Thrash metal pioneers Metallica have achieved a lot in their time. Their history is extensive, from being at the forefront of the hottest metal subgenre of the early 1980s to helping bring heavy music to the masses with the commercial triumph of 1991’s The Black Album. Whilst it has not all been rosy, as is well-documented, the quartet are one of the most commercially successful bands of all time, with over 125million albums sold worldwide.

The San Francisco group are still going strong today, and this year they released their 11th studio album, 72 Seasons. To celebrate the record, they embarked on a world tour in April, the ‘No Repeat Weekend’, where they will play for two nights in every city they stop in, running until August 2024.

Earlier this month, the band – frontman and guitarist James Hetfield, guitarist Kirk Hammett, bassist Robert Trujillo and drummer Lars Ulrich – sat down with Apple Music’s Zane Lowe at Amsterdam’s Johan Cruijff Arena to discuss their career. At one point, Ulrich maintained that nothing had changed for Metallica in 40 years regarding the four of them being in a room together, writing music and enjoying the possibility of where it might take them.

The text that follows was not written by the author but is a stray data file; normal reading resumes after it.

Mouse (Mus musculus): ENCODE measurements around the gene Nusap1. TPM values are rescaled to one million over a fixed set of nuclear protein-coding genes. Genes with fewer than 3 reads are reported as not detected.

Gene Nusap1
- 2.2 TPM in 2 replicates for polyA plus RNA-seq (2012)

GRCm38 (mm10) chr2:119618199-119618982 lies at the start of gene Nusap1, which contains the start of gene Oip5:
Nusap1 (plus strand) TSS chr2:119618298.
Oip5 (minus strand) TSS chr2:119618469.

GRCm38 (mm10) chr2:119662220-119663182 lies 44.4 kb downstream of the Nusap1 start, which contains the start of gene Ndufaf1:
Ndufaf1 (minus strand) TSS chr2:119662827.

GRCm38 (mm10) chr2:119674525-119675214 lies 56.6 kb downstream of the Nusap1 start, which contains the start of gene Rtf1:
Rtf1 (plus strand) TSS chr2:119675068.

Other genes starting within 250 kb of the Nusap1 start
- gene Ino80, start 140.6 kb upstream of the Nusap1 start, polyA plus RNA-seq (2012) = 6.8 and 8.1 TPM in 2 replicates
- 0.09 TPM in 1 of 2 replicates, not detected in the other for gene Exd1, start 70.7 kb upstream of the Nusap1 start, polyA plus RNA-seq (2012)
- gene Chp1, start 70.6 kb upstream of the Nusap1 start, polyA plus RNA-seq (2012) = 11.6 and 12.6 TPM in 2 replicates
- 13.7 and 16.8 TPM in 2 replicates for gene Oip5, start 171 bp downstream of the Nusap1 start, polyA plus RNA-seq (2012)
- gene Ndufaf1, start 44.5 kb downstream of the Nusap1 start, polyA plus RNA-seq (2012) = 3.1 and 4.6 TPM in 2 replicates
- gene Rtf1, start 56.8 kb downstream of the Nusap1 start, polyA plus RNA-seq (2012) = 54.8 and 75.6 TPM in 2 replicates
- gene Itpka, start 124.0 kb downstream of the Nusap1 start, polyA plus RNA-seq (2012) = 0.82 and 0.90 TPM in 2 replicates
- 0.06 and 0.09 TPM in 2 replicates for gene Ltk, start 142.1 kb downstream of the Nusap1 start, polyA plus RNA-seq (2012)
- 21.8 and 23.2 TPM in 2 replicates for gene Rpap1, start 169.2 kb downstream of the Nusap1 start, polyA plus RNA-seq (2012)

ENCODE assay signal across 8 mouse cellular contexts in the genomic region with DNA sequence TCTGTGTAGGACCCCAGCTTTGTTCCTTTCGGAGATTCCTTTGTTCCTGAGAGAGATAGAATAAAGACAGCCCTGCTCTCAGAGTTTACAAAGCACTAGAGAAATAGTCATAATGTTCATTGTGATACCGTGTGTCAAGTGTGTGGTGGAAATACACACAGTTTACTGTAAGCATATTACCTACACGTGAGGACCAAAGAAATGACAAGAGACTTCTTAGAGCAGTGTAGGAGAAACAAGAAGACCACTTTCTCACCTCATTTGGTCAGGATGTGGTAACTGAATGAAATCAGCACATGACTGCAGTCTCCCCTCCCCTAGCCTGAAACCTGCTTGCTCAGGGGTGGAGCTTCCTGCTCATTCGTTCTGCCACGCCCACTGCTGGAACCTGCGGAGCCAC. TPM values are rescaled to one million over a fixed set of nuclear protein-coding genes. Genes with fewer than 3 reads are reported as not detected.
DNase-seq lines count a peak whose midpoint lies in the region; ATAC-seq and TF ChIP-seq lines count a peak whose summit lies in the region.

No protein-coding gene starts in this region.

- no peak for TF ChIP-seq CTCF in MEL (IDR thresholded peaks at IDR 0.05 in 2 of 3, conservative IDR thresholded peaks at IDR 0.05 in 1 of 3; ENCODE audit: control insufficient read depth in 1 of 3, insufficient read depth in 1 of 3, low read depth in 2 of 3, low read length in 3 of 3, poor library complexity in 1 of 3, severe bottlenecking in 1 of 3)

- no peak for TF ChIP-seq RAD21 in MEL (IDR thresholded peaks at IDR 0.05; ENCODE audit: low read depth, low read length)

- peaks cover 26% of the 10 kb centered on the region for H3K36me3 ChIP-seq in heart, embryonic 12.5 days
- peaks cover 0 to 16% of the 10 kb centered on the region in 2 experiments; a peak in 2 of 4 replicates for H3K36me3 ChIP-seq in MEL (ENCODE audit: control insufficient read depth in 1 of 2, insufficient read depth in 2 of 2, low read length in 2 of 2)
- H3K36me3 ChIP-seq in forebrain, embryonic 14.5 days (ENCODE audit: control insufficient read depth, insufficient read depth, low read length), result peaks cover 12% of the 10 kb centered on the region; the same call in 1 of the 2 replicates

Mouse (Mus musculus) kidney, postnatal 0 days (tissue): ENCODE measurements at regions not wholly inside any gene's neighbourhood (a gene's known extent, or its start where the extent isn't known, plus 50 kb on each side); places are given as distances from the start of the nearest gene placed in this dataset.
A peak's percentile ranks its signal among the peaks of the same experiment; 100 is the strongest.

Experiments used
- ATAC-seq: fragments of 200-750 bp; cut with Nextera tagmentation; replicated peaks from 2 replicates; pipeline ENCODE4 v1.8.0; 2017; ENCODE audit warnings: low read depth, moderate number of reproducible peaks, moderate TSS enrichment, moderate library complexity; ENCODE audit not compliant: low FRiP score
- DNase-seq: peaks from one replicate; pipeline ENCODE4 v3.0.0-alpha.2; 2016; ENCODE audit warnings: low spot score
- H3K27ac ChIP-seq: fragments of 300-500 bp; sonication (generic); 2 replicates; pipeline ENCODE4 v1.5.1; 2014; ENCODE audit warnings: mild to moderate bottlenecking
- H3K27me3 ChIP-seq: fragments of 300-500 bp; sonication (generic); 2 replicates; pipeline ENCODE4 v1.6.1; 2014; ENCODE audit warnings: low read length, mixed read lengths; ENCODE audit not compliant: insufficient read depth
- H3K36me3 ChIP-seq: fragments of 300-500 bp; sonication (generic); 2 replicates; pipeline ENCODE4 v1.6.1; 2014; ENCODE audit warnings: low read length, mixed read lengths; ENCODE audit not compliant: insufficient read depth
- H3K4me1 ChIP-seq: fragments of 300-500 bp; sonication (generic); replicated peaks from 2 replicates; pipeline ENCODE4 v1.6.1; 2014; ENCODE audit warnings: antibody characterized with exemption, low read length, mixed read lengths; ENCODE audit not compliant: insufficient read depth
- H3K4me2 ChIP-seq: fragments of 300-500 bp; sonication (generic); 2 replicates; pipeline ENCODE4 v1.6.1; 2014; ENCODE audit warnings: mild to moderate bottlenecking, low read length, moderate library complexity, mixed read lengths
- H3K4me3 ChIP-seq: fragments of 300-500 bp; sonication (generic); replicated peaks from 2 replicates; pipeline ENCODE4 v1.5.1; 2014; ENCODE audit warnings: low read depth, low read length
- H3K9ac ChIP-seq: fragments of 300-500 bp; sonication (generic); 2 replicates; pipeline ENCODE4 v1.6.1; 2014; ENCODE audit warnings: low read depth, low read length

Lowe then asserted that “is the success” and that the critical and commercial triumphs are just a byproduct of the band sounding “unified”. Of how things haven’t changed, James Hetfield added that the band are “still chasing the ultimate riff”, something he says “will never die”.

Then, Ulrich offered an interesting appendage to Hetfield’s comment about chasing an ideal. Here, he claimed that the group are still pursuing “acceptance” and admittance to what he called “the cool kids club”.

The drummer said: “If I may add to what James said before… And still chasing some weird thing, maybe more so now than ever, and people roll their eyes when I say this… Still chasing acceptance or still chasing fitting in or still chasing like, ‘Hey, we’re still hovering on the outside’, and we’re these misfits and these disenfranchised musicians that don’t really belong in the cool kids club. People go, ‘Oh, you’re so successful’, it’s like yeah, but 40 years later, I still feel like I’m on the outside.”

Hammett somewhat jokingly echoed this, “We’re still waiting for the invites to the cool guys club.” At this point, the shocked host looked to frontman James Hetfield, who was sitting quietly listening to his bandmates. Asked for his opinions on the matter, he replied: “We chased that, but we don’t want to be in it.”

Hammett concluded: “As far as I’m concerned, this is the cool guy club for me.”

Watch the clip below.


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